According to David Cymet’s “History vs. Apologetics: The Holocaust, the Third Reich, and the Catholic Church” (Lexington Books, 2011), Metropolitan Sheptitsky “hid 21 Jewish children in his cathedral and 183 more in convents and monasteries.”
What’s unclear is the extent of Metropolitan Sheptitsky’s support for — or even collaboration with — the Nazis after they first occupied Ukraine.
He was silent about Nazi atrocities for several months, seeing the German army “as a deliverer from the [Russian] enemy” and declaring his enthusiasm for “the New Order in Ukraine and throughout Europe” in a letter to Hitler. However, he became disillusioned after realizing the extent of German atrocities against both Ukrainians and Jews. In subsequent pastoral letters he criticized German actions, but did not name Jews as the Nazis’ specific victims; he reportedly wrote a letter to SS leader Heinrich Himmler, protesting the use of Ukrainian militia in the mass killings, and in a 1942 letter to the Vatican expressed his horror that the Nazi regime was “becoming more intolerable every day … perhaps even more diabolical than the Bolshevik.”
This limited complicity is a primary reason why Yad Vashem has not named Metropolitan Sheptitsky a Righteous Gentile, says Paldiel, who now teaches history at Touro College and Yeshiva University’s Stern College for Women. Approving the metropolitan’s nomination would “seriously undermine the prestige of such a dignified honor. At the same time, those whose lives were spared, thanks to Sheptitsky’s intervention, have every right to hold him in their highest esteem.”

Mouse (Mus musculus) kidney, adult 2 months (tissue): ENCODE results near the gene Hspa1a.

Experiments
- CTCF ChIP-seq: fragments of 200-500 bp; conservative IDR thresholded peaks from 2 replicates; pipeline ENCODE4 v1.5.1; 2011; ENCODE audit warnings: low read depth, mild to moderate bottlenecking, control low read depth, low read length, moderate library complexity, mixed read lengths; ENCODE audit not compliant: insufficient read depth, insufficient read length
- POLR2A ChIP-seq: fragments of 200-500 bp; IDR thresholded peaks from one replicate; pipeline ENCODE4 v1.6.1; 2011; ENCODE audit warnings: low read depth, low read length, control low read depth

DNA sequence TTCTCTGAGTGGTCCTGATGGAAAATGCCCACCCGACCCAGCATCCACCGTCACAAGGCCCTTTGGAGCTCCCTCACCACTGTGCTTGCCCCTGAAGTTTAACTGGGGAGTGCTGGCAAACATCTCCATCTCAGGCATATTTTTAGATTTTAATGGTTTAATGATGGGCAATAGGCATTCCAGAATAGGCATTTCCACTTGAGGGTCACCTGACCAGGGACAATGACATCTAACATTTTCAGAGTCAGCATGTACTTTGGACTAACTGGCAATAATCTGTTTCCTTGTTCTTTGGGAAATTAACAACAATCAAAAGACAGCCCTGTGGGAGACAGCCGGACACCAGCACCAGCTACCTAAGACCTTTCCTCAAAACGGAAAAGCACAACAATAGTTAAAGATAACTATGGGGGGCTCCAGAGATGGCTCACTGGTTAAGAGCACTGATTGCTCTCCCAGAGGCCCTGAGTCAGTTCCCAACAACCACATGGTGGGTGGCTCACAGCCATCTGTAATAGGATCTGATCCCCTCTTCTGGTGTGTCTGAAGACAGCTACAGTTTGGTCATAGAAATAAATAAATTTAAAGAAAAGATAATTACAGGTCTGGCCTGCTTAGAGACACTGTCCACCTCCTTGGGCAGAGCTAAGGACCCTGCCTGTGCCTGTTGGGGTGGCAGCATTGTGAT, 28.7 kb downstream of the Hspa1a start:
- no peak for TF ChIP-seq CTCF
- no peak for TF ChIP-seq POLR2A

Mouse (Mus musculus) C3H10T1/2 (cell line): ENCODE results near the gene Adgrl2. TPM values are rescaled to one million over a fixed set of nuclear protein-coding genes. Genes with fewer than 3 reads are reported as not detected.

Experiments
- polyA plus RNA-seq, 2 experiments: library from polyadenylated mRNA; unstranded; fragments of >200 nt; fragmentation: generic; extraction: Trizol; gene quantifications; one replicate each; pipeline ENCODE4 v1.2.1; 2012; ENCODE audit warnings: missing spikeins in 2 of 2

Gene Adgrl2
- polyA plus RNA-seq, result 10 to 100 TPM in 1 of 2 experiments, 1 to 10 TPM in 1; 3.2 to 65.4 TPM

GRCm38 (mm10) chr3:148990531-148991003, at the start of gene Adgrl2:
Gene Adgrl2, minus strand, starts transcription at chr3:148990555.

“Risk is the basic criterion for granting this award — not altruism,” says historian Alex Grobman, president of the Institute for Contemporary Jewish Life.
Was the metropolitan’s life at risk for his role in aiding doomed Jews?
Paldiel says no. The Nazis probably would not harm Ukraine’s leading religious figure. “It’s not clear.”
But Abraham Foxman, national director of the Anti-Defamation League and child survivor of the Holocaust, says yes. “Of course he took risks. He is to us a true hero.”
Chameides agrees. “The Germans would not have thought twice about killing him” — as they did other members of the Christian clergy — had they known the extent of his rescue activities. “He put all his priests at risk.”
Chameides says he is not giving up his part in the campaign to have Yad Vashem honor Metropolitan Sheptitsky. “It’s our responsibility,” referring to fellow survivors and the wider Jewish community.
Yad Vashem can consider the metropolitan’s case if new information is presented, Paldiel says.
“It remains to be seen whether the last official word has been said regarding this case,” Rabbi Israel Meir Lau, a Holocaust survivor who serves as chairman of the Yad Vashem directorate, wrote three years ago.
Meanwhile, the Vatican, 54 years after Metropolitan Sheptitsky’s name was first put forward for beatification, still has not taken action on the first step on the road towards the Metropolitan’s eventual canonization as a saint.